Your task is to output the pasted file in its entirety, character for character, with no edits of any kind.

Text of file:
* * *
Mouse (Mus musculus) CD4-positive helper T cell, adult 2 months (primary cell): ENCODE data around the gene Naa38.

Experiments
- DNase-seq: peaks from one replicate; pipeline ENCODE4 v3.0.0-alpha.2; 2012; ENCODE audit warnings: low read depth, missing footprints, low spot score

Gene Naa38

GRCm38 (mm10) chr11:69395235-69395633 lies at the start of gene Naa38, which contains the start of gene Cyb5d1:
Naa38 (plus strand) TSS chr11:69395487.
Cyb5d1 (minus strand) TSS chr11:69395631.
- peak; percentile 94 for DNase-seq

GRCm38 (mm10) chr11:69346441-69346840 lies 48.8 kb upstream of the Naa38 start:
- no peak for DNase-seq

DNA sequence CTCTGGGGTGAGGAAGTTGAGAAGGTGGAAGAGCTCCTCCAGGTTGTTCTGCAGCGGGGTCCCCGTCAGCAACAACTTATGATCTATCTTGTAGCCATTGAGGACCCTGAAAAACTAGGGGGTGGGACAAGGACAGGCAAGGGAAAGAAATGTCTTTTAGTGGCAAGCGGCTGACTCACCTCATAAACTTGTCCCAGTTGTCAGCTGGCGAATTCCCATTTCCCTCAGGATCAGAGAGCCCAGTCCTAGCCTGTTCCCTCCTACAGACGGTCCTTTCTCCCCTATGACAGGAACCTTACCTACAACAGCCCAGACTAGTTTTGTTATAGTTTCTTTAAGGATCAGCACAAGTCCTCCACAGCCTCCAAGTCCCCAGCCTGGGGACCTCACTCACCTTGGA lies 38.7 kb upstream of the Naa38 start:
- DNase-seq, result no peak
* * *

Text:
Mouse (Mus musculus) CD4-positive helper T cell, adult 2 months (primary cell): ENCODE data around the gene Naa38.

Experiments
- DNase-seq: peaks from one replicate; pipeline ENCODE4 v3.0.0-alpha.2; 2012; ENCODE audit warnings: low read depth, missing footprints, low spot score

Gene Naa38

GRCm38 (mm10) chr11:69395235-69395633 lies at the start of gene Naa38, which contains the start of gene Cyb5d1:
Naa38 (plus strand) TSS chr11:69395487.
Cyb5d1 (minus strand) TSS chr11:69395631.
- peak; percentile 94 for DNase-seq

GRCm38 (mm10) chr11:69346441-69346840 lies 48.8 kb upstream of the Naa38 start:
- no peak for DNase-seq

DNA sequence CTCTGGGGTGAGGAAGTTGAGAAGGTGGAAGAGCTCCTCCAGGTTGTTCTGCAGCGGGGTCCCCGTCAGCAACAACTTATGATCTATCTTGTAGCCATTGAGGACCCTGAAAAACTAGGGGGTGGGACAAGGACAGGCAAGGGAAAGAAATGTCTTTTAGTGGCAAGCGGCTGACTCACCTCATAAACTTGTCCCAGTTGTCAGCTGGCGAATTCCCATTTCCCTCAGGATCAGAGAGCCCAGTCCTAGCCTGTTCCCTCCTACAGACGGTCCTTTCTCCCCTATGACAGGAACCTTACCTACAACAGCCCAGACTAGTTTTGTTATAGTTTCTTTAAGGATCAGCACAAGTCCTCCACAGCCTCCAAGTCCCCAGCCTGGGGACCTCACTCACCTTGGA lies 38.7 kb upstream of the Naa38 start:
- DNase-seq, result no peak